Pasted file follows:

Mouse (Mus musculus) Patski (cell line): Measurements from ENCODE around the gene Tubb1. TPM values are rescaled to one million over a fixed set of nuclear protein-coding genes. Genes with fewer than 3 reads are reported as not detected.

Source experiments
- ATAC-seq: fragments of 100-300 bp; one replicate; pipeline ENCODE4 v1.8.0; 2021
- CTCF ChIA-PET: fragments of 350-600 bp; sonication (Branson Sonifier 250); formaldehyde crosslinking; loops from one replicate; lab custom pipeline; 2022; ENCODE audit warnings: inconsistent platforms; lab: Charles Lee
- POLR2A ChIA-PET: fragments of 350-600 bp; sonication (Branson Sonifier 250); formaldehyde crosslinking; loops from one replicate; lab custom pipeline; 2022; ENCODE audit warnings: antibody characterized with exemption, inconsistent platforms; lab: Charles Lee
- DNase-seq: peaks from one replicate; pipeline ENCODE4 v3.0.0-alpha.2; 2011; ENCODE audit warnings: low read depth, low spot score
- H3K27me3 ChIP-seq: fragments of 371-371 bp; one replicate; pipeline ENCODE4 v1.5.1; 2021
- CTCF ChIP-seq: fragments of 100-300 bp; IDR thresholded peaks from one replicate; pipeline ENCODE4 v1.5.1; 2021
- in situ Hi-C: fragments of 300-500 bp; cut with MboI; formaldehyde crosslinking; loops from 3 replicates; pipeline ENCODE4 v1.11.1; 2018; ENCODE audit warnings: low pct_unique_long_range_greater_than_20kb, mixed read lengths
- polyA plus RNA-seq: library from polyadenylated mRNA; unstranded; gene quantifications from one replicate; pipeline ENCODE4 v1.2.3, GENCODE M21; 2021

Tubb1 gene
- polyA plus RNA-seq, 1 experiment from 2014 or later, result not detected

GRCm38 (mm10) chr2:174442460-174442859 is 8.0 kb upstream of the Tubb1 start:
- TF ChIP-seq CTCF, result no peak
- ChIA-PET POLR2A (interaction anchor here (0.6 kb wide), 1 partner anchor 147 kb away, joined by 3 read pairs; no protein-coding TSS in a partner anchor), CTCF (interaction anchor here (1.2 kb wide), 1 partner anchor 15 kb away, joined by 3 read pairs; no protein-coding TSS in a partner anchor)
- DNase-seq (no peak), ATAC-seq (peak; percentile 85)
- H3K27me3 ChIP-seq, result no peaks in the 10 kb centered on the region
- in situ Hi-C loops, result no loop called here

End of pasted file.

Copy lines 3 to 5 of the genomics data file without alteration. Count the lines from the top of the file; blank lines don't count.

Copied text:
- ATAC-seq: fragments of 100-300 bp; one replicate; pipeline ENCODE4 v1.8.0; 2021
- CTCF ChIA-PET: fragments of 350-600 bp; sonication (Branson Sonifier 250); formaldehyde crosslinking; loops from one replicate; lab custom pipeline; 2022; ENCODE audit warnings: inconsistent platforms; lab: Charles Lee
- POLR2A ChIA-PET: fragments of 350-600 bp; sonication (Branson Sonifier 250); formaldehyde crosslinking; loops from one replicate; lab custom pipeline; 2022; ENCODE audit warnings: antibody characterized with exemption, inconsistent platforms; lab: Charles Lee